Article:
Depending on the caliber, it only takes one track to announce your intent, and Motor Teresa enter with guns blazing on their debut song, “Ten and a Half People.” The instrumental Brooklyn trio balances prog with play, a seesaw that tickles both music nerds and parishioners, and awes without alienating the listener through dense passages. In between the aerobics, driving rock gives way to galloping thrash that carves new and engaging territory. A second track, “Smoked Gouda,” has been recently posted that equally digs into the fun and tech.

Favorite track: “Ten and a Half People”

Classics:

Personally, I think the first four songs are great, and the rest is filler.”

– Nathan Ellis, bassist

Perhaps learning Led Zeppelin tunes for There Is Nothing New Under The Sun influenced their songwriting, or perhaps as Ellis additionally stated, “[…]it almost felt like the burden had been lifted and we were just putting songs together,” but 012: Revolution in Just Listening presented Coalesce at their finest in 1999. The wrong circle would fight me over those words, as both Give Them Rope and Functioning on Impatience helped define a genre that straddled metal and hardcore, but the Kansas City four-piece delivered nine crushing tracks on 012 that should have failed by all accounts.

Infamously created without all four members ever in full attendance, the album formed under duress to avoid legal issues with Relapse post disbandment, forming a studio environment best described as “depressing.” Despite those barriers, they managed to create thirty-minutes of catchy, experimental, and stripped-down heaviness that distills their influence of Entombed, Carcass, Earth Crisis, Jesus Lizard, and Tortoise into a sound wholly from metal and hardcore yet completely independent of its restraints. Jes Steineger incorporated more classic rock and occasional funk into his angular rhythms, and Sean Ingram pushed his already impressive level of fierce antagonism into complete scene shaming.

The competing forces of spirituality and nihilism, particularly between Steineger and Ingram, created the necessary tension for their sound, and increasingly heated until the band imploded. Gordon Conrad, who worked for both Relapse and Earache in the mid-1990s, saw that, “[…]they had made music for the ages that would inspire, that would influence, and shape the things to come. As tumultuous as the band’s existence was, and as polarizing as their opinions and music were, they were always the hardest on themselves.”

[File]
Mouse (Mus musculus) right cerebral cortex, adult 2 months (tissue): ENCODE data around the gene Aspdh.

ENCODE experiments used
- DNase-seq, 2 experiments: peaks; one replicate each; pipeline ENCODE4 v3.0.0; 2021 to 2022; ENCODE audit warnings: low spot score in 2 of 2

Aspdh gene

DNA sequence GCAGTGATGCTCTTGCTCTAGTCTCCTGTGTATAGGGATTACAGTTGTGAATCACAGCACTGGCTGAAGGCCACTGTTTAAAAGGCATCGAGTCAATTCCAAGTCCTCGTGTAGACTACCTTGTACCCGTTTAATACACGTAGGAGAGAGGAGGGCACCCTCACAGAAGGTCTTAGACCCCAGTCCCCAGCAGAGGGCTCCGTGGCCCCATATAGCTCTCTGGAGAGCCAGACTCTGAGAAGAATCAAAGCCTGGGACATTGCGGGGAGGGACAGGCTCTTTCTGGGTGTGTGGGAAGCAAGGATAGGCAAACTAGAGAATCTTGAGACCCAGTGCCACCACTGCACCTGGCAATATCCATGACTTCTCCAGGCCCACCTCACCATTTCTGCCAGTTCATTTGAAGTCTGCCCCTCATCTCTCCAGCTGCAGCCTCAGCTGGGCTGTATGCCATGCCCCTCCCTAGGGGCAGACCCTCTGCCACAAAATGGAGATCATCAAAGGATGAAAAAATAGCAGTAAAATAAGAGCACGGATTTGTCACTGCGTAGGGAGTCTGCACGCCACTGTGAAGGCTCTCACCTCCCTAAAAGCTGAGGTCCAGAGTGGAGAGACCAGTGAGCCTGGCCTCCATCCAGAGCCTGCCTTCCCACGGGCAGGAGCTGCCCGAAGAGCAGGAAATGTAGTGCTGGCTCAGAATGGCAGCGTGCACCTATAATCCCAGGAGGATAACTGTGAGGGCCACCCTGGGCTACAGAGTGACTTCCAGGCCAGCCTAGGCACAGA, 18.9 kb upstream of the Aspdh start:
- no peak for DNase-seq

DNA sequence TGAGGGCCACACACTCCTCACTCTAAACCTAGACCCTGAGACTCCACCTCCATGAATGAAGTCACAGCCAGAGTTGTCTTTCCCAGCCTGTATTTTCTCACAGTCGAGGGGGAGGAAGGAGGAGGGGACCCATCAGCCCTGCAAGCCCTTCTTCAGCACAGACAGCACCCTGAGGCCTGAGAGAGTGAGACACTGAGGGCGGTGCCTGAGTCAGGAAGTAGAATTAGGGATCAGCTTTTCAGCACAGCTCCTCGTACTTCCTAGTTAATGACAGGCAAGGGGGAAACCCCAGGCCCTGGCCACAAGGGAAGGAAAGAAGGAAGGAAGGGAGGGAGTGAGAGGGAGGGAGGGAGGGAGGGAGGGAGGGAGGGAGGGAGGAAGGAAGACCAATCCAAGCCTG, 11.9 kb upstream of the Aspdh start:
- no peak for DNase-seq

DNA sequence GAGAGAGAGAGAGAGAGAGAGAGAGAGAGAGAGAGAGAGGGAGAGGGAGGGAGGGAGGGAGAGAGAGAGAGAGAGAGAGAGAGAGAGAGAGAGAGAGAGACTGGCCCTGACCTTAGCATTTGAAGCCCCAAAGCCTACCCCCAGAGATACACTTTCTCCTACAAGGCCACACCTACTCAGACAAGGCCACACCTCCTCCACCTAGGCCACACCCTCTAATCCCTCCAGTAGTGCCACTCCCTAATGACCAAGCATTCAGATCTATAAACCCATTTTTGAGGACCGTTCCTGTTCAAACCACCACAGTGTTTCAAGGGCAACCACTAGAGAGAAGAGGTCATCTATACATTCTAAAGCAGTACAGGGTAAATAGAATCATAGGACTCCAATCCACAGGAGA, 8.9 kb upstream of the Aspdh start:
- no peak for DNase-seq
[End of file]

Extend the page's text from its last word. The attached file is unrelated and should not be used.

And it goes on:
Favorite track: “Cowards.com”

Definitely not metal:


Looking to impress friends with esoteric music genres? Behold “éthio-crunch,” a term coined by the Lyon, France based uKanDanZ that blends jazz, Ethiopian music, and punk on their final LP, Awo. In practice, éthio-crunch boils down to progressive rock with a strong saxophone influence; somewhere in-between a modern King Crimson and a less heavy ZU with a connection to the RIO (Rock In Opposition) scene. Beyond the excellent production (love that snarly bass tone) and the overall drive, Ethiopian-born Asnake Guebreyes steals the show with enough charisma to fill a choir.

Favorite track: “Lantchi Biyé”


Listening to their self-titled release, you would never guess Culto ao Rim transitioned from an alternative rock band in the early 2000s to their current experimental jazz status. While the São Paulo, Brazil four-piece employ plenty of odd time signatures and unique passages, the music roots itself more in exploratory funk, rock, and jazz than the avant-garde. Several bass lines have a playful interpretation on a film noir soundtrack, and the deep saxophone produces a demented latin-jazz effect at points. They enjoy their layered creation, particularly on the gypsy jazz of “Tema1garo,” and the result dates them both in the unconventional sounds of both the past and future.

Favorite track: “Tema1garo”